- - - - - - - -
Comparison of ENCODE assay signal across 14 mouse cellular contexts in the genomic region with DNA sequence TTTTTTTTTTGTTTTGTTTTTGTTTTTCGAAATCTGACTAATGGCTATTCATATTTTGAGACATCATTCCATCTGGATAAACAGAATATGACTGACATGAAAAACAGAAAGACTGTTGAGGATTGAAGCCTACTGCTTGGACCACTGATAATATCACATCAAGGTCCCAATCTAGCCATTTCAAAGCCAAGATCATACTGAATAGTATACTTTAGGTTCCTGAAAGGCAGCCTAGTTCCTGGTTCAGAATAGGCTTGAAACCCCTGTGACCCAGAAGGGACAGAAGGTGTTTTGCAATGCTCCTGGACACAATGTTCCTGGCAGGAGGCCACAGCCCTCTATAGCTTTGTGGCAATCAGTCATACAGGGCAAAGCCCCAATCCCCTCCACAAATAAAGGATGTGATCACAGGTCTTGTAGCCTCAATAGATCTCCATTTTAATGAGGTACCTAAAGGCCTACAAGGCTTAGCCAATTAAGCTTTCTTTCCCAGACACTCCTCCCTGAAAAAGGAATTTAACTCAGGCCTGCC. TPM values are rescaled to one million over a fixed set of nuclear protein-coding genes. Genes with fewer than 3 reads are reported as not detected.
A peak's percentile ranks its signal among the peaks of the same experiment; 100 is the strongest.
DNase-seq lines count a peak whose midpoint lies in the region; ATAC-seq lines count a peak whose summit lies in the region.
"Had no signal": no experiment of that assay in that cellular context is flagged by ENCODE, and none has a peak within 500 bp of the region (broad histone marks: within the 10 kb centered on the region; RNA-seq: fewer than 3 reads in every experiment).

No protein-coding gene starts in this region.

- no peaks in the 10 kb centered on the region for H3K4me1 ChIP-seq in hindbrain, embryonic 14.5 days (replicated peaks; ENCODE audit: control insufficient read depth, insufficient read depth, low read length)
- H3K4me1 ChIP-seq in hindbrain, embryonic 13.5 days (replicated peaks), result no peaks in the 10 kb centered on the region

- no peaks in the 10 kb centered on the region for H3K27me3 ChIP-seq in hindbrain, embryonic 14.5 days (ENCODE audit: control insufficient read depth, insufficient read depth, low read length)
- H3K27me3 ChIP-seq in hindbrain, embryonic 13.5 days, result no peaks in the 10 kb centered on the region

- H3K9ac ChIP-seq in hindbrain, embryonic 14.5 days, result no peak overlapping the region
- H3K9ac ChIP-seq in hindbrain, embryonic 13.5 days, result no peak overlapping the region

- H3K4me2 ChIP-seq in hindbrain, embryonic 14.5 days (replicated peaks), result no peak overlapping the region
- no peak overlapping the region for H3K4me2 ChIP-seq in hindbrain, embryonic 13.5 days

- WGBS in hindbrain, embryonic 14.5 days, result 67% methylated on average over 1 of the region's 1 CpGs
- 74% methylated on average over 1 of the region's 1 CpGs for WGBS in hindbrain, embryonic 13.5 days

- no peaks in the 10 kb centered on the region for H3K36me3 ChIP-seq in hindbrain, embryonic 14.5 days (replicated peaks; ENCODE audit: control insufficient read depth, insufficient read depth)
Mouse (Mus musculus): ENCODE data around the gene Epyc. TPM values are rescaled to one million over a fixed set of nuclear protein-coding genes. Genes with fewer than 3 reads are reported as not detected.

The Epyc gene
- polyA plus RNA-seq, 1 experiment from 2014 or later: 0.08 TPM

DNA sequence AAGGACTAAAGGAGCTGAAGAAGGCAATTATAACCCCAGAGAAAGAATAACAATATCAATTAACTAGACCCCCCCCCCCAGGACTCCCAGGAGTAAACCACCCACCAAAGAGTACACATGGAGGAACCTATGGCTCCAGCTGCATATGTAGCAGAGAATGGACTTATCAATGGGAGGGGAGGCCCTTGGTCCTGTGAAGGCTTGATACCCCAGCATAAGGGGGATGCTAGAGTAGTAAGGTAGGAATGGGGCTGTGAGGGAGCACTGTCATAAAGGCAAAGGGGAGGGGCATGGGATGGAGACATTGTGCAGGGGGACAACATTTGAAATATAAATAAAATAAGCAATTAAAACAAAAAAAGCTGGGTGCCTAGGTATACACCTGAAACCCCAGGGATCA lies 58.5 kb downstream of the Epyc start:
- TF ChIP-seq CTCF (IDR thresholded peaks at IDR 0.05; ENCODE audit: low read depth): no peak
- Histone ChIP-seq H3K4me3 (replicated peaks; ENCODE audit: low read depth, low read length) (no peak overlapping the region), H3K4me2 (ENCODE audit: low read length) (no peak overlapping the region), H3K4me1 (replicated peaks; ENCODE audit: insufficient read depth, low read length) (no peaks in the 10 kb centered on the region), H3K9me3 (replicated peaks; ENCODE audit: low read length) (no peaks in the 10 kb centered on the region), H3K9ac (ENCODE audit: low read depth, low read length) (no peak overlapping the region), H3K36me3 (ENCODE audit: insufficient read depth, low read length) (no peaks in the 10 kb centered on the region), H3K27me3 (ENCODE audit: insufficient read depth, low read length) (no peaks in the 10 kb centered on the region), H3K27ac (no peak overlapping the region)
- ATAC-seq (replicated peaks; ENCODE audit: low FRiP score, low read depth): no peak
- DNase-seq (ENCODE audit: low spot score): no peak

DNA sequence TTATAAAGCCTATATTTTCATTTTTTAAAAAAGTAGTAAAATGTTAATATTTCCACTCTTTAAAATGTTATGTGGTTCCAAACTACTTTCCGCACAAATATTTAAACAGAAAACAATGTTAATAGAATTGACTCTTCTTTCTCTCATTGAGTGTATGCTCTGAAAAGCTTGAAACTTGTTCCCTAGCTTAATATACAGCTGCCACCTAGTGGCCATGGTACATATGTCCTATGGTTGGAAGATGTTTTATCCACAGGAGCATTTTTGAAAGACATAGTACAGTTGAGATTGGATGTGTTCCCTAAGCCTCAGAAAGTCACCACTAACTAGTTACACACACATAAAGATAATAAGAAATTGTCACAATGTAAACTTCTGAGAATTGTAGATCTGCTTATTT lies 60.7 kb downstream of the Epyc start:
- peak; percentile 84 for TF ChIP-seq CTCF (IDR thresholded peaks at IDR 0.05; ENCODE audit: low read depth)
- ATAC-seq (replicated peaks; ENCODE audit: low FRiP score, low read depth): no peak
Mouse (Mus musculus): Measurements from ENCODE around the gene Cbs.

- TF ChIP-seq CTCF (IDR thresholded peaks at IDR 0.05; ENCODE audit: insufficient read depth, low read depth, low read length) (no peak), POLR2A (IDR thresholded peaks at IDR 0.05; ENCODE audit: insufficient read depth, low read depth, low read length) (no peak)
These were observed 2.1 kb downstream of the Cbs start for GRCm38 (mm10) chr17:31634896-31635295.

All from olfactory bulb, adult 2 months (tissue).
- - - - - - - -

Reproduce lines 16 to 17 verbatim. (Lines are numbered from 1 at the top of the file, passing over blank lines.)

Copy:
- no peaks in the 10 kb centered on the region for H3K36me3 ChIP-seq in hindbrain, embryonic 14.5 days (replicated peaks; ENCODE audit: control insufficient read depth, insufficient read depth)
Mouse (Mus musculus): ENCODE data around the gene Epyc. TPM values are rescaled to one million over a fixed set of nuclear protein-coding genes. Genes with fewer than 3 reads are reported as not detected.